Because of how we’ve adapted to live in the open air, we’re biased to fixate on that remaining 29%, and to consider it the most important thing for us to learn about. And in doing so, in tuning out the primary defining feature of the surface of our planet - exactly how much are we missing here?
Oceanographer Gene Feldman puts it like this:
“Earth is really an ocean planet. Life on land exists in this thin layer that begins a few feet below the surface of the soil and extends up into the tops of the trees. But in the ocean, life is found all the way from the surface to the very bottom of the deepest part. The deepest part of the ocean is nearly seven-and-a-half miles down. Because of this, the oceans contain 99 percent of the living space on the planet.”
Yet still we fixate on the land side of things. I mean, just look at the name we’ve given our planet. Shouldn’t it really be called “the Sea?”
From around 2009 to 2015, I had the very good fortune to hang out with a lot of professional travel writers - at conferences, in pubs and bars, and occasionally in the gutter. (Don’t judge! Travel writing is hard.)
Almost everyone I met was driven by an infectious passion to see the world, a maddening thirst that could never be slaked. To them, nowhere was ever “done” - as in yeah I’ve done Greece, meh, too hot - and their motivations were constantly at war between a longing to get to know familiar places even better and being haunted by everywhere they hadn’t yet seen.
It was their job to see the world and write about it - and yet “the world” usually meant everything apart from the sea, which was just the thing that they had to cross, the thing that inconveniently got in the way.
Most of us think like this. Because of course we do. We grew up this way. Like the citizens of Besžel and Ul Qoma in the story that began this newsletter last year, we have learned to unsee the 71% of the surface of our planet that’s least hospitable and accessible to us.
Most of us have, anyway. This doesn’t include the sailors, the marine biologists, the amateur scuba divers, the aquatic veterinarians, the ocean engineers - all of them holding all sorts of fascinating perspectives that have to fight to make a dent on our terrestrial bias.
So for this season of Everything Is Amazing, I’m challenging my own landbound gaze, and seeing what I can learn about that other 71% - starting in a few days with one of the most cataclysmic events in the history of the Mediterranean.
Those of you who saw my absurdly viral Twitter thread last Thursday (it reached 8 million people) will know a little about this already - but I hope I’ll still have a few surprises for you. And for those that didn’t? Hooray! I’m jealous. I would love to learn this story for the first time all over again.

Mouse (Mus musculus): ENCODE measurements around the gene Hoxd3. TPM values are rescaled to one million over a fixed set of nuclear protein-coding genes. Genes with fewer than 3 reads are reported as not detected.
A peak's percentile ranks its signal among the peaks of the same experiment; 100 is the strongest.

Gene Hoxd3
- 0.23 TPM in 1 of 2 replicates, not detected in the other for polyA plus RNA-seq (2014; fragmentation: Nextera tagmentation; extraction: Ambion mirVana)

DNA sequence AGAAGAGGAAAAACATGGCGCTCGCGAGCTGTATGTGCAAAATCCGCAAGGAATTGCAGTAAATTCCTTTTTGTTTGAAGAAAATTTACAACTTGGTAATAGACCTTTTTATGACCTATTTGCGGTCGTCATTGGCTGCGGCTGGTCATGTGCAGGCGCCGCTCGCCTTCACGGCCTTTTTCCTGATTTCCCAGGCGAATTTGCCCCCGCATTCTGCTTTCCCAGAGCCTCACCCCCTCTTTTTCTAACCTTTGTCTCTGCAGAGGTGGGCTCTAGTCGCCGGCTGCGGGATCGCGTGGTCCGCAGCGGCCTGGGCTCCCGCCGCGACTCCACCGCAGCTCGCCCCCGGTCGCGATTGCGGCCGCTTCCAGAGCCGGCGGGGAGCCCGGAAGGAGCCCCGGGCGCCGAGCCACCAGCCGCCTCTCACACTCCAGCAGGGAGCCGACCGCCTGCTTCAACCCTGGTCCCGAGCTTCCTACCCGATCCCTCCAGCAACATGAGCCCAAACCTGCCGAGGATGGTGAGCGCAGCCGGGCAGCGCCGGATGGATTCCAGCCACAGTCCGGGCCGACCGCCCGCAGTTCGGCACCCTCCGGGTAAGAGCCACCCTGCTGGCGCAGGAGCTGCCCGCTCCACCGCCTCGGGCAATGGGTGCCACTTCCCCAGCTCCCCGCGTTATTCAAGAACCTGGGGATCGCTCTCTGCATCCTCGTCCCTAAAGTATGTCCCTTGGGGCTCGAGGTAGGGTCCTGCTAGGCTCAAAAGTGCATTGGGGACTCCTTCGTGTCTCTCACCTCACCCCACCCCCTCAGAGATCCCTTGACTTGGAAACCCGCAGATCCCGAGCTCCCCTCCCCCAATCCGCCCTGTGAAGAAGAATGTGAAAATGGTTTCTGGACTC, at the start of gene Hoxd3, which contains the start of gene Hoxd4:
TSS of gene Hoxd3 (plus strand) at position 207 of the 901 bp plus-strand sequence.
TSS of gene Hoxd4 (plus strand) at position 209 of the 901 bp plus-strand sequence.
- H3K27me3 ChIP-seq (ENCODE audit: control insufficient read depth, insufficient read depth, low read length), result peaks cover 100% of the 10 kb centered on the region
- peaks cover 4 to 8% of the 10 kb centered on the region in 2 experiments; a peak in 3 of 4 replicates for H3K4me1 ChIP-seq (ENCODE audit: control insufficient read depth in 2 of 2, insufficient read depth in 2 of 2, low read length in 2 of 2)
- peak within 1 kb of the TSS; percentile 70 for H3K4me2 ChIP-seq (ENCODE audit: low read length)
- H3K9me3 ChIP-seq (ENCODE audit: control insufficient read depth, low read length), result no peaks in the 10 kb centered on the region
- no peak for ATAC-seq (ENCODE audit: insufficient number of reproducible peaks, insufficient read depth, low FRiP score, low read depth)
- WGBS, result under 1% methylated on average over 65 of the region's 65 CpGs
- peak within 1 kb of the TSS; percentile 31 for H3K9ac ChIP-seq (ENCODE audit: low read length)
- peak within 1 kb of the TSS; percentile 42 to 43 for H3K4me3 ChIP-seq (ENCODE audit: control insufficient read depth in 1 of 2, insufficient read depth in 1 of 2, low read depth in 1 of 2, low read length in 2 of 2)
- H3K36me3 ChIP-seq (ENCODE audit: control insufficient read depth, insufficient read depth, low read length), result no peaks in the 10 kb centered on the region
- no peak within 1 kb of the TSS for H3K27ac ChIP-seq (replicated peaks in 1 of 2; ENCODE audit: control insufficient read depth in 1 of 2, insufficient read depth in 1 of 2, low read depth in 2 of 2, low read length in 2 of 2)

It’s going to be a fairly breezy overview of this whole topic, mainly because I’m not an ocean scientist or even a science journalist, I’m just an idiot with a newsletter. But I’ll be linking to the true experts as I go, trying to avoid mangling their findings too much - and hopefully I’ll send you down a few rabbit-holes (what’s the oceanic equivalent of a rabbit-hole?) that you never knew existed.
That’s what we’re diving into. I hope you’re as excited as I am about it.
A Sublime Reading Experience
Last year I wrote about Paul “Double Rainbow” Vasquez, the modern world’s patron saint of awe - that delicious, unnerving cocktail of reverence, fear and (as travel writer Henry Wismayer brilliantly puts it) “humbling incomprehension” that yanks you out of your complacent anthropocentric certainty that you understand exactly how the world works.
As Henry notes in his recent New York Times piece, the scientific study of awe is relatively new - but it’s underpinned by a philosophical concept that goes back at least 1,800 years (at least in Western literature, anyway). It’s called the sublime - and it’s that mix of pure exhilaration and bubbling terror that you feel when you reach the top of a mountain and see that there’s nothing on all sides of you except an incredible view you’ll remember forever and a terrible drop you’re immediately eager to forget.
You feel the sublime in the way you breathe, in a dramatic lurch in your stomach & perhaps in lower parts, and in the way your knees suddenly seem unfit for purpose. A joyous lifting of the soul, and a terrible casting-down of the body, all at once. It’s just a lot. And it leaves you marked for the rest of your life.
In 1757, philosopher Edmund Burke attempted to pin down this nebulous but important idea in a treatise called A Philosophical Enquiry into the Origin of Our Ideas of the Sublime and Beautiful.
In his 2003 book Mountains Of The Mind, Robert Macfarlane notes: